A few months ago, it became apparent that my backyard was in need of some work. After several weeks of consulting with four different contractors, reviewing design concepts, and considering budgets, we hired an experienced contractor to demolish our existing, splintering deck and replace it with a travertine patio. With contracts signed, we anxiously awaited the start date.
Initially, I was incredibly impressed with the vendor we chose. They immediately set us up on their online portal, which also featured a smartphone app, which I valued. Upon signing into the portal, I was pleasantly surprised to see our contracts, drawings, and scope of work documents were uploaded in the documents folder, and in the messaging section, our sales manager had already made an introduction to our project manager. She followed up very quickly with a message notifying us that once we had approval from our Homeowners Association (HOA), she would let us know the date construction would begin. As a project manager, this level of organization and communication made me feel warm and fuzzy.
A few weeks later, with the HOA approval in hand, I messaged our project manager to let her know everything was ready on our end. This was on a Thursday. By Friday, she replied that she was coordinating with the crew and would let us know our start date when she had one. This is when, sadly, things went downhill.
The following Monday started like every weekday morning: I silenced my alarm, walked to my backyard-facing window and opened the shades to let the natural light fill the room, and started the coffee maker. Once I got my daughter settled with breakfast, I snuck away to take a shower. As I was exiting the bathroom, I heard some voices. I turned toward the window to see a crew of men gathering in my backyard, while I stood in my bedroom wearing only a towel. I immediately dropped to the ground, army crawled to my dresser, grabbed something to put on, and army crawled to the bathroom where I could dress myself in privacy.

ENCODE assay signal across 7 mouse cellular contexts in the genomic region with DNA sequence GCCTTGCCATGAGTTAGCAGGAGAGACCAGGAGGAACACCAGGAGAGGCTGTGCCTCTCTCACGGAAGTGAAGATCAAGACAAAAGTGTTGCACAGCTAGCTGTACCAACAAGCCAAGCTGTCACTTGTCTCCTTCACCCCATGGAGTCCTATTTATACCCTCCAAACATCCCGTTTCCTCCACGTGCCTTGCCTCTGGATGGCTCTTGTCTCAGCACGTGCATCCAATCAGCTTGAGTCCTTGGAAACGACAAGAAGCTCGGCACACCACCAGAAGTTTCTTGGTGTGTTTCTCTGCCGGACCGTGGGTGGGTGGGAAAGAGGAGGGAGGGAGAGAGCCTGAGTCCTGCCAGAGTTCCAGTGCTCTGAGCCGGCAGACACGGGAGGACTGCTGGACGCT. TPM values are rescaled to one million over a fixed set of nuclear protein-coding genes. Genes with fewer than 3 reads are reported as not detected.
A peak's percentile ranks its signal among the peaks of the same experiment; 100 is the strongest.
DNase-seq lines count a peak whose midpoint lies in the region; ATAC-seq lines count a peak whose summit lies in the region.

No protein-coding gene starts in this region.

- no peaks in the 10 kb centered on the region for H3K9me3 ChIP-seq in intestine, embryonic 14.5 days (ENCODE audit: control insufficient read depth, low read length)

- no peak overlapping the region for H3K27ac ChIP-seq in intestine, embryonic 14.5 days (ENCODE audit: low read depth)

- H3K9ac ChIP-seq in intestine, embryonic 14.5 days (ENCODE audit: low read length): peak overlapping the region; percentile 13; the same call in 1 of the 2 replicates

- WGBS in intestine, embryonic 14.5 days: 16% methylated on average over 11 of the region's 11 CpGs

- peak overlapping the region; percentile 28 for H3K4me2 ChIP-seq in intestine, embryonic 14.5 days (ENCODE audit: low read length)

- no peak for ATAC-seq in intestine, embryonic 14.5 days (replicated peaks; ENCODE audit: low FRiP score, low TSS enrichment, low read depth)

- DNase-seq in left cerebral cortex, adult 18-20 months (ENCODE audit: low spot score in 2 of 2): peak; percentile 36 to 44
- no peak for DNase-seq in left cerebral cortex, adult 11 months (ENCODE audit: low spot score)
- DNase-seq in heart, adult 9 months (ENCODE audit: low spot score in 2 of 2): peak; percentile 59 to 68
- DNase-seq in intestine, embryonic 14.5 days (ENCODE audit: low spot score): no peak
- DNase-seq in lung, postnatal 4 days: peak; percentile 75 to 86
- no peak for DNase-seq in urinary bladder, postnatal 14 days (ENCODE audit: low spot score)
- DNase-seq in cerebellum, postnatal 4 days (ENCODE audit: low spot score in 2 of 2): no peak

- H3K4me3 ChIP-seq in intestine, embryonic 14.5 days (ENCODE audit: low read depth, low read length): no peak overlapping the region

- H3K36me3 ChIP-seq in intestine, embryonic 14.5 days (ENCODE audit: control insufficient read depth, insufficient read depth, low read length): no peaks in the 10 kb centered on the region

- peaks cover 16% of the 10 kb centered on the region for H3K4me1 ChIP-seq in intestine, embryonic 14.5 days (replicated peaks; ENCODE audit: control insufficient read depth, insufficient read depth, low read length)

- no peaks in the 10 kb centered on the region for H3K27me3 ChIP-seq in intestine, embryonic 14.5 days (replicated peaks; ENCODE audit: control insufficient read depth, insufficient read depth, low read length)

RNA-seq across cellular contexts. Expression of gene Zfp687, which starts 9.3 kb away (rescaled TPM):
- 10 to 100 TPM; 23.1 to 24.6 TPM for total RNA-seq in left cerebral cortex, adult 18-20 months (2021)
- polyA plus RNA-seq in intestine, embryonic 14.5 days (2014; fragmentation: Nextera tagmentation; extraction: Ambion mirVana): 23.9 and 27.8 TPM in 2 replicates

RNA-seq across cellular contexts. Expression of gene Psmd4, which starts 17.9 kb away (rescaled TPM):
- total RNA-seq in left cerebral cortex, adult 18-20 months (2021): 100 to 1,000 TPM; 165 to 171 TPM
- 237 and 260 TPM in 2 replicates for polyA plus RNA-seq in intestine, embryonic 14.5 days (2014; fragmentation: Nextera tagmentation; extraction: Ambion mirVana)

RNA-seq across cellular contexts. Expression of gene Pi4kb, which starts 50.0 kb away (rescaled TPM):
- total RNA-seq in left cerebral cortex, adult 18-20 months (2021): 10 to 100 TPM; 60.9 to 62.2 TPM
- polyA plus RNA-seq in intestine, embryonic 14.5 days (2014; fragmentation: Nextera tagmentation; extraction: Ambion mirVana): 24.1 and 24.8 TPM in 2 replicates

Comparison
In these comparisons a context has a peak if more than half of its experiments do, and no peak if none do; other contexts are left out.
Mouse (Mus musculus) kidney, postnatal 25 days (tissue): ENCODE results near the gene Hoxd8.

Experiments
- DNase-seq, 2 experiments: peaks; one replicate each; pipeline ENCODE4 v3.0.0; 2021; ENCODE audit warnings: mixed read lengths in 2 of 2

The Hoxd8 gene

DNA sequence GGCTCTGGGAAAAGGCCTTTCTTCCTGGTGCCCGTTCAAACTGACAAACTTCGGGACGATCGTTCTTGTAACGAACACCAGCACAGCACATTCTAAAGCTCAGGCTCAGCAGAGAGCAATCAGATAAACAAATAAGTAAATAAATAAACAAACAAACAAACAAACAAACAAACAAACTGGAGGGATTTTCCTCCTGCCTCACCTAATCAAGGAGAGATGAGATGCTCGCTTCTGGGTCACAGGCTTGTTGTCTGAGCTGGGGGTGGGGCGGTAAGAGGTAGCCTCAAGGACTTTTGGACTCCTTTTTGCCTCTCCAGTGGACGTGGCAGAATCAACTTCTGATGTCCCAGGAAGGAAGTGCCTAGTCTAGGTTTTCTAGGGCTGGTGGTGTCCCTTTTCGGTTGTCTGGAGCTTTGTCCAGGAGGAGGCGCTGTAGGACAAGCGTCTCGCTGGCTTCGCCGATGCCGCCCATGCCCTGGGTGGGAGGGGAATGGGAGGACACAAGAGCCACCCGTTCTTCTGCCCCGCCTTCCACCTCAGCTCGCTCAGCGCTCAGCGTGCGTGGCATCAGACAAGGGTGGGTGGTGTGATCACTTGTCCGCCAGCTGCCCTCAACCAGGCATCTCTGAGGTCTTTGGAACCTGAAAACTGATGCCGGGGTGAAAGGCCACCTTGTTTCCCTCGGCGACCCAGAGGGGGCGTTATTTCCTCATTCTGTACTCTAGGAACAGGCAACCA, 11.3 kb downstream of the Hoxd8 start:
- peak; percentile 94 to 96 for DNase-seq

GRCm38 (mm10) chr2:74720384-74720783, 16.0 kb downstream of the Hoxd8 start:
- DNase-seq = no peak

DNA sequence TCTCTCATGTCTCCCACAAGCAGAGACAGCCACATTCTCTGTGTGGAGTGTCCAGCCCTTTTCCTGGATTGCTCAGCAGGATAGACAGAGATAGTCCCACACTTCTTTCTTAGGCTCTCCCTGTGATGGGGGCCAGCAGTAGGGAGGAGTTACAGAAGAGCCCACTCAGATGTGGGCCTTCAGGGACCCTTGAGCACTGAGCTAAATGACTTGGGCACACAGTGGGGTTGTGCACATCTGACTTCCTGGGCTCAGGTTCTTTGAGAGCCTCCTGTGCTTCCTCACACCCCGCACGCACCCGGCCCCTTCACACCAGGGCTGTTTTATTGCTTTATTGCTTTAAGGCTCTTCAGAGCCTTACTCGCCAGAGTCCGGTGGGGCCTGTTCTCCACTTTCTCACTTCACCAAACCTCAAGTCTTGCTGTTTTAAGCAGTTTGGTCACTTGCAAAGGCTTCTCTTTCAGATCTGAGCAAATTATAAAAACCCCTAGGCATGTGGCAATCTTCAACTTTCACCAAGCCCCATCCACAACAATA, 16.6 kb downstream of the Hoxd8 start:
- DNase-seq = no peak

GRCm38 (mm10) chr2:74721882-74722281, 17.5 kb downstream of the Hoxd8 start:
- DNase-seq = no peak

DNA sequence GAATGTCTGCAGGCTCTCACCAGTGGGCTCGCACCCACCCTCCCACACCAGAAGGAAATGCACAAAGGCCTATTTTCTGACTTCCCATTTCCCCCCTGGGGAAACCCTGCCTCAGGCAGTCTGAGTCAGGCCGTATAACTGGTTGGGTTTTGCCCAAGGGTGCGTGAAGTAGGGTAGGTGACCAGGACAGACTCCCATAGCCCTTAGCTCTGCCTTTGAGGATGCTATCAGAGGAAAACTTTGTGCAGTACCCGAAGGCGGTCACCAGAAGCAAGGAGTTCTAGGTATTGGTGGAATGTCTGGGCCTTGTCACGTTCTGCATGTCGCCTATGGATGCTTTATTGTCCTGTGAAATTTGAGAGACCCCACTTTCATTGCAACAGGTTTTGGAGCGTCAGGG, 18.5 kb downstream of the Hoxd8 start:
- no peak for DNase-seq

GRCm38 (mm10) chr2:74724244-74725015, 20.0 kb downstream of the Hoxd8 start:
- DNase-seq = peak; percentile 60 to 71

Needless to say, the arrival of the crew caught me by surprise. Did I miss something? I instantly logged onto the portal to review the communication I had been having with the project manager. I confirmed that I did not miss any messages or misread anything; I was just the victim of poor communication. Sadly, the problem persisted throughout the project with deadlines being missed and frustrated workers arriving before materials were delivered—all issues that could have been avoided if a strong project manager was at the helm, maintaining efficient communication between her internal team, material suppliers, and me, the client.
At Kinetic, our project managers are not only trained in how to move a project efficiently through the production process; they are also taught the art of over-communication. This is because we believe the only surprises a client should encounter are pleasant ones like a project completed before the deadline, a deliverable that surpasses your expectations, or a cake to say thank you for your business.
Don’t fall victim to the perils of poor communication. Work with a team who has learned, firsthand, the importance of over-communication.
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